Land’s End

I've seen this all over the place lately, most recently here. Take the time to read the article.

The resource towns along the west coast of Canada—those that have survived, and those that haven’t—tell a story of land’s end, as a place and as a possibility. In 1999, Christopher Grabowski, a documentary writer and photographer, read an article in the Globe and Mail, reporting that “the Department of Fisheries and Oceans withheld a major study of economically devastated West Coast fishing communities and then released a sanitized version, omitting the criticism contained in the original report.” He packed his notebook and camera and set out for the west coast of Canada, north of Vancouver, a vast, rugged mosaic of islands, peninsulas and waterways at the edge of the continent. There he travelled from place to place—usually by water, because no roads can be built there—and talked to people in towns and villages whose world had changed profoundly, almost overnight. That trip turned out to be the first of many over the next ten years. More here.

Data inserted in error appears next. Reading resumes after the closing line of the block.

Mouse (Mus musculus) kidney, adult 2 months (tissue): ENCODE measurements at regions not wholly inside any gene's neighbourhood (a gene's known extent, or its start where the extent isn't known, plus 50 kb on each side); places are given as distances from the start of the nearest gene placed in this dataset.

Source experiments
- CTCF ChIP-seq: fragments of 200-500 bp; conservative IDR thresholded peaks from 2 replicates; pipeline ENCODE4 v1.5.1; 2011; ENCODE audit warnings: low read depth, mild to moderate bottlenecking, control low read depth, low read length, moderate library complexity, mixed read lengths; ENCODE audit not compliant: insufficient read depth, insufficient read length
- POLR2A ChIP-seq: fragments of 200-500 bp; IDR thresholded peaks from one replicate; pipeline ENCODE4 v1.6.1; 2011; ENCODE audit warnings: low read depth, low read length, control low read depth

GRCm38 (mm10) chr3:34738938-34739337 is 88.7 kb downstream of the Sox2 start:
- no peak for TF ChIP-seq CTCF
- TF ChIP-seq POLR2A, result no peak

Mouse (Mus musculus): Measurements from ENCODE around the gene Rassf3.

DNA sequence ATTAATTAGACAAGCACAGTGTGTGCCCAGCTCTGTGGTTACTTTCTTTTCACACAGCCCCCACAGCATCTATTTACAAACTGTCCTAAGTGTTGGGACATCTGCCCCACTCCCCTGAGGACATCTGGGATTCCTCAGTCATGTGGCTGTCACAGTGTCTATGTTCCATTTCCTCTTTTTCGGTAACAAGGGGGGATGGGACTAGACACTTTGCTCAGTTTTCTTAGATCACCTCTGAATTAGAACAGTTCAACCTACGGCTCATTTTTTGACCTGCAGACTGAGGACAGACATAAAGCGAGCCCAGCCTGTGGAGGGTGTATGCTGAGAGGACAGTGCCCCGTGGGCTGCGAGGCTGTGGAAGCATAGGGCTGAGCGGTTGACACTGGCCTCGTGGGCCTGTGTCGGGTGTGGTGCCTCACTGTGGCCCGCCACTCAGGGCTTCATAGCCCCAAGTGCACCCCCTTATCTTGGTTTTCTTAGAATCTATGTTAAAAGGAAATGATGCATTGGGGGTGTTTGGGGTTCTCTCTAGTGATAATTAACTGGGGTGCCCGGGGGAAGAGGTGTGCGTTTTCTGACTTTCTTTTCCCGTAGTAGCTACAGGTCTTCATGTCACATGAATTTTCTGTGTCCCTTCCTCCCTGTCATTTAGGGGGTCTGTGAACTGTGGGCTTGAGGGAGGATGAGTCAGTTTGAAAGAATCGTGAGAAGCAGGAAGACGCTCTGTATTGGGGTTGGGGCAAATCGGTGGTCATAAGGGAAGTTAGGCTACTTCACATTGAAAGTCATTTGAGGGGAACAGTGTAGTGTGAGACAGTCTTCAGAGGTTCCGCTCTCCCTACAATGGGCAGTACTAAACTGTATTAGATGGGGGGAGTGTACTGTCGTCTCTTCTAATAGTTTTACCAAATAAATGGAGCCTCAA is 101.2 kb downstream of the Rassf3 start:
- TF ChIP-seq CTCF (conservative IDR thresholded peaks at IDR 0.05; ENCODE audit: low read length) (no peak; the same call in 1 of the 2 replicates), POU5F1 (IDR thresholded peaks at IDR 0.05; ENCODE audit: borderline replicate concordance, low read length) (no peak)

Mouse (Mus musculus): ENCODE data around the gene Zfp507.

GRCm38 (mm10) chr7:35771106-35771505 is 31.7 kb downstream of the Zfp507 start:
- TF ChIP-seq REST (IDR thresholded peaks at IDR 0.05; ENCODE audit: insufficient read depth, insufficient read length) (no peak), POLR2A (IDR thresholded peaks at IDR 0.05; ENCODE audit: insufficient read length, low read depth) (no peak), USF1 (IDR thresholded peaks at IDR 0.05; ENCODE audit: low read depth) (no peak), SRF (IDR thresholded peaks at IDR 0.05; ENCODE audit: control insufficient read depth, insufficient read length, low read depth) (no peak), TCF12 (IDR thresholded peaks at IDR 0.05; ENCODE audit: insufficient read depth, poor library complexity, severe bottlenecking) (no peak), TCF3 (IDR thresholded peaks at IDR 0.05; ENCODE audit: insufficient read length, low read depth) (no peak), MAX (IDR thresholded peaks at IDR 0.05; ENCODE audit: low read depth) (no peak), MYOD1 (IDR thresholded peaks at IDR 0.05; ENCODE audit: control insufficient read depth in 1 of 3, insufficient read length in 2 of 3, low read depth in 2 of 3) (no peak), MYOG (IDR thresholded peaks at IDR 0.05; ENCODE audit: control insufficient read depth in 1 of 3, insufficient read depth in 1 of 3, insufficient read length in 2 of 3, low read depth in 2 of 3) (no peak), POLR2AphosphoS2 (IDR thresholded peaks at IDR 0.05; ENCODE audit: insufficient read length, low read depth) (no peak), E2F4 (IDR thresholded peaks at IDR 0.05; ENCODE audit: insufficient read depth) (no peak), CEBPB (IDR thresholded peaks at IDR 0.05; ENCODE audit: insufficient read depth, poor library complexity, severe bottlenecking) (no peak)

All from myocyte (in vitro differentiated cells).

1. In 1972, the Social Credit government of BC bought ads in US newspapers about Ocean Falls. "Town for Sale" was the tag line. This shocked people -- everyone wondered, is my town next? -- and was a major factor in Social Credit's election defeat. BC (and, I suspect, much of Canada) has a great many ghost towns: mining, of course, but also orchard communities; places abandoned because of hydro or other massive projects; towns that lost their reason for existence as better transportation came into existence (many places on Vancouver Island dried up and disappeared as the highway went north from Victoria); and even a few places that went bankrupt. It is sobering to realize how fragile a community can be.

  2. Thanks for this CCBC. When the Welland Canal was built my own town, Niagara on the Lake, was left out of the loop and remained quaint and undeveloped. It is now a tourist destination for that very reason. It has now been over-developed and, in my opinion, lost a lot in the process.


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